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Editor's Choice Editor’s choice

The burning building

BMJ 2020; 368 doi: https://doi.org/10.1136/bmj.m1101 (Published 19 March 2020) Cite this as: BMJ 2020;368:m1101

Rapid Response:

Extraordinary times: is yoghurt the extraordinary solution? Re: The burning building

Dear Editor,

There are trillions of bacteria growing on our body surface and billions growing within our tissues. The latter include bacterial pathogens which induce inflammation and cause disease [1, 2]. Viral respiratory tract infections also cause inflammation. Furthermore viral respiratory tract infections can lead to secondary bacterial growth in the oropharynx thereby increasing inflammation. All these processes are in play in the current Covid-19 pandemic. There are three main factors running in parallel.

1. Viral induced respiratory tract inflammation which causes mild to moderate symptoms, depending very much on dose.

2. Secondary bacterial growth in the oropharynx by a range of bacterial pathogens. These include Staphylococcus aureus, which is toxigenic with various strains secreting pyrogenic toxins, such as toxic shock syndrome toxin (TSST) and staphylococcal enterotoxins (SE). The pyrogenic toxins in turn lead to the production of cytokines, such as tumour necrosis factor (TNF), which has an important role in inducing inflammation [3].

3. The at-risk group in Covid-19 is patients with ischaemic heart disease, hypertension, type 2 diabetes mellitus and obesity. They have pre-existing chronic inflammation which is thought to be directly causative for the conditions [4, 5]. The most likely cause of the inflammation is pathogenic bacteria growing within the tissues. Once again this includes S. aureus.

Patients in whom all three factors apply are at high risk of a cytokine storm leading to severe pulmonary inflammation and a fatal outcome. The cytokine storm is induced by the virus and the bacteria acting together.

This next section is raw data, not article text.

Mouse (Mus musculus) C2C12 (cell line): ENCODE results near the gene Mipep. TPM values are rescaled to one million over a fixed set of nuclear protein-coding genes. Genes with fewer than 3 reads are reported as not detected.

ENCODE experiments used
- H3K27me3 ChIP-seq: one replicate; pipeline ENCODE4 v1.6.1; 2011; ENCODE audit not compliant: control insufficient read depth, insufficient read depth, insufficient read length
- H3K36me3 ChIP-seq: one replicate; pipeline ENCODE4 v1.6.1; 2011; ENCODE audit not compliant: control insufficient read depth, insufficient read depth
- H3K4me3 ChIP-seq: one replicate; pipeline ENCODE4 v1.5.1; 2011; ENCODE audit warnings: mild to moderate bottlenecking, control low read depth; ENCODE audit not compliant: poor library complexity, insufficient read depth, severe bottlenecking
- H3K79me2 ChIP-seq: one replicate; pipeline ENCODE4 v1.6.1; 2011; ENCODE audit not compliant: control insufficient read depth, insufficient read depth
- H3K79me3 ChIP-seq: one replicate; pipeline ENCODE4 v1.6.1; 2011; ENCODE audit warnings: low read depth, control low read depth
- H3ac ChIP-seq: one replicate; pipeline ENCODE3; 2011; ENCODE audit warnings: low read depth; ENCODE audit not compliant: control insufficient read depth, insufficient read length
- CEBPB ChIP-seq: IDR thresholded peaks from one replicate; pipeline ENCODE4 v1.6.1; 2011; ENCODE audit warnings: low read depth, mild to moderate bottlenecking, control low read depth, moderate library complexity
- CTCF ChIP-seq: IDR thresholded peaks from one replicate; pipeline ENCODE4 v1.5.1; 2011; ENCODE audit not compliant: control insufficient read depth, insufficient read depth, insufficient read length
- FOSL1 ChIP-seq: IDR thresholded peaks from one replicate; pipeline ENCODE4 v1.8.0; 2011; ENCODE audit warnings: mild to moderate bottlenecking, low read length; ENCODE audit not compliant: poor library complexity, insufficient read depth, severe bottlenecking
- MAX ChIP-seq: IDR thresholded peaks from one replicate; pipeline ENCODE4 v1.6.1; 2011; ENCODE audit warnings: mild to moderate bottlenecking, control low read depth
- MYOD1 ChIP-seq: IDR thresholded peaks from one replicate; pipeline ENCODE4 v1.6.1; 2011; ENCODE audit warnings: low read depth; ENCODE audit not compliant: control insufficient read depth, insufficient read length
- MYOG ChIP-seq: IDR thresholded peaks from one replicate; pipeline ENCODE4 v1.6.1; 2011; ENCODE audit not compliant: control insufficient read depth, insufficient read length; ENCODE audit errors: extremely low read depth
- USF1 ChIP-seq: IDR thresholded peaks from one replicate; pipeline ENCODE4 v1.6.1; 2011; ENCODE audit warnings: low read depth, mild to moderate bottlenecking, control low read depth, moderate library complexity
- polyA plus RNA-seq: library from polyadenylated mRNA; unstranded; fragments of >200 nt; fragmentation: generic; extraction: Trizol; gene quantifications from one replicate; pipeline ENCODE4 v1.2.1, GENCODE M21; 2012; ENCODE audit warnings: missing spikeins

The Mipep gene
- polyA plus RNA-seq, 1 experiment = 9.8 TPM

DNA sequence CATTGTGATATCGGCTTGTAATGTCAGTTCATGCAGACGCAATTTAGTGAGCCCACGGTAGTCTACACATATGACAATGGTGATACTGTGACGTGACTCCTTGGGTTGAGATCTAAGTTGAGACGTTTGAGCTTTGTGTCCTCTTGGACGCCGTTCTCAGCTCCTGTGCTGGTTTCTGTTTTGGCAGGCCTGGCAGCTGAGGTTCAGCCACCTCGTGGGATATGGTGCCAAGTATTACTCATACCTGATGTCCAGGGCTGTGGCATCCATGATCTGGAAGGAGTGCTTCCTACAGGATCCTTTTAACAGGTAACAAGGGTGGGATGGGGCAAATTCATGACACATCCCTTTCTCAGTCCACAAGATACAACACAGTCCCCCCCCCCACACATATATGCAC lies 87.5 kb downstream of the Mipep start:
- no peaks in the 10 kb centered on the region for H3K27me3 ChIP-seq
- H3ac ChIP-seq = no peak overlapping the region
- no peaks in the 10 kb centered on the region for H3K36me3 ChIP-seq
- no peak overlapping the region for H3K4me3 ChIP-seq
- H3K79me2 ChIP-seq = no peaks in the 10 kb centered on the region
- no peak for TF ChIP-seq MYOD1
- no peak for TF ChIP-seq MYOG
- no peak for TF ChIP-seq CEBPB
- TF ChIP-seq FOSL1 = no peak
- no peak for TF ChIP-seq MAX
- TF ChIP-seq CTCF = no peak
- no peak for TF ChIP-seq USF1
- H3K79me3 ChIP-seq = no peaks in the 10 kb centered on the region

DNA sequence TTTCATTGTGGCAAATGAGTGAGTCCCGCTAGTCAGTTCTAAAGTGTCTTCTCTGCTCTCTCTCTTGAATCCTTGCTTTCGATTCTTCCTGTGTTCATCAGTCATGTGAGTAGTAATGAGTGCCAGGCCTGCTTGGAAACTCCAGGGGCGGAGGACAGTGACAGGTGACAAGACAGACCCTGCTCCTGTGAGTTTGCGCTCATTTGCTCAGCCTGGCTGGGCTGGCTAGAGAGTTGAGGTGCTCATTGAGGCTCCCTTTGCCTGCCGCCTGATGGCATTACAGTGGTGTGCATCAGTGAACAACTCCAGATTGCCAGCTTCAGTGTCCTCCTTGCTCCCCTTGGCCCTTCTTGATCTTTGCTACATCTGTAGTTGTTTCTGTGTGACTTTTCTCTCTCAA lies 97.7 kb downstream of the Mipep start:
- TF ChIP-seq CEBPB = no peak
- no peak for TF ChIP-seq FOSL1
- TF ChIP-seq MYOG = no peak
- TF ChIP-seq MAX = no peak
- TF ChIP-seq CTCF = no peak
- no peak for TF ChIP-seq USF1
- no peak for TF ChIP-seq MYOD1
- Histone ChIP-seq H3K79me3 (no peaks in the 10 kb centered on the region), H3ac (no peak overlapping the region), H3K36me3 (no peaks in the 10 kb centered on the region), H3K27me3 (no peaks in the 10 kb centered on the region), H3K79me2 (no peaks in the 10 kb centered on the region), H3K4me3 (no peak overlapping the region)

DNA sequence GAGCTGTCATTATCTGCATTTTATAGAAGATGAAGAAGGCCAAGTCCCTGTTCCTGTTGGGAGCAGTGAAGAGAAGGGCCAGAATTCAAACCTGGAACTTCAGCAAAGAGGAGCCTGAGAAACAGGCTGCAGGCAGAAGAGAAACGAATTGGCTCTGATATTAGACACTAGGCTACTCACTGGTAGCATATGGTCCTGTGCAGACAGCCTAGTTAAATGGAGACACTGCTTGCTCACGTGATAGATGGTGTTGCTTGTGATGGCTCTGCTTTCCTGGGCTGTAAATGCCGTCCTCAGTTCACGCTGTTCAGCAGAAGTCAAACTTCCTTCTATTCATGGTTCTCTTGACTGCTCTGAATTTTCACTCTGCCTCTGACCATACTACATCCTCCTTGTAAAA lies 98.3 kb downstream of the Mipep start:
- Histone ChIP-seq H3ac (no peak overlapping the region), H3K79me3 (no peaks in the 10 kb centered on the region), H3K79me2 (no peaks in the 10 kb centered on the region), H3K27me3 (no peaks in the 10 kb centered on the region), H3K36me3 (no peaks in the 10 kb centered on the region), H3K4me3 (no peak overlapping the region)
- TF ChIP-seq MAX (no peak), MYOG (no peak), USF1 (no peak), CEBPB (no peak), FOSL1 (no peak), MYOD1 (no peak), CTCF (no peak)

S. aureus grows between the squamous epithelial cells of the skin and the oropharynx. We all carry this organism and we all have antibodies that recognise the pyrogenic toxins [3]. The toxins are neutralised by the antibodies in the circulation forming immune complexes; but if the antibodies are saturated then free pyrogenic toxin is present and the cytokine cascade is stimulated. Many patients with Covid-19 who are in hospital and on intensive care will have free staphylococcal pyrogenic toxins in the blood.

We cannot directly suppress the viral induced inflammation but we can prevent the development of the bacterial induced inflammation. The agent is natural yoghurt (live, no added sugar). The lactose fermenting bacteria in yoghurt produce lactic acid which will suppress the growth of bacterial pathogens in the oropharynx. If this is consumed on a daily basis for several weeks the carriage of bacterial pathogens is reduced and those who subsequently meet the virus will have a less severe disease.

In the current epidemic the government should first ensure that the dairy industry can maintain the supply of natural yoghurt on the supermarket shelves. They should then exhort everyone in the population to consume a tub of yoghurt every day. It must be seen as a civic duty; because every spoonful of yoghurt consumed will reduce the amount of S. aureus and other bacterial pathogens in circulation. It will probably take up to four weeks to have an effect but then the severity of newly acquired infections should decrease. The number of hospital admissions will fall, as will the number on intensive care and the number of deaths.

If this strategy succeeds we can get back to normal times.

Professor James A Morris
Consultant Pathologist (retired)
Education Centre, Royal Lancaster Infirmary, Lancaster, UK, LA1 4RP

References
1. Morris JA, Harrison LM, Lauder RM, Telford DR, Neary R. Low dose, early mucosal exposure will minimize the risk of microbial disease. Medical Hypotheses 2012; 79: 630 – 634.
2. Morris JA. Re-discovering the germ theory of disease: a major role for proteomics. Journal of Proteomics & Bioinformatics 2016; 9: 84 – 86.
3. Morris JA. Staphylococcus aureus bacteraemia: a hidden factor in the pathogenesis of human disease. JSM Microbiology 2017; 5: 1037.
4. Morris JA. Optimise the microbial flora with milk and yoghurt to prevent disease. Medical Hypotheses 2018; 114: 13 – 17.
5. Morris JA. A cacophony of cytokines explains the biopsychosocial interaction model of mental and physical disease. Archives of Depression and Anxiety 2018; 4: 56 – 64.

Competing interests: No competing interests

21 March 2020
James A Morris
Consultant Pathologist (retired)
University Hospitals of Morecambe Bay NHS Trust
Education Centre, Royal Lancaster Infirmary, Lancaster, LA1 4RP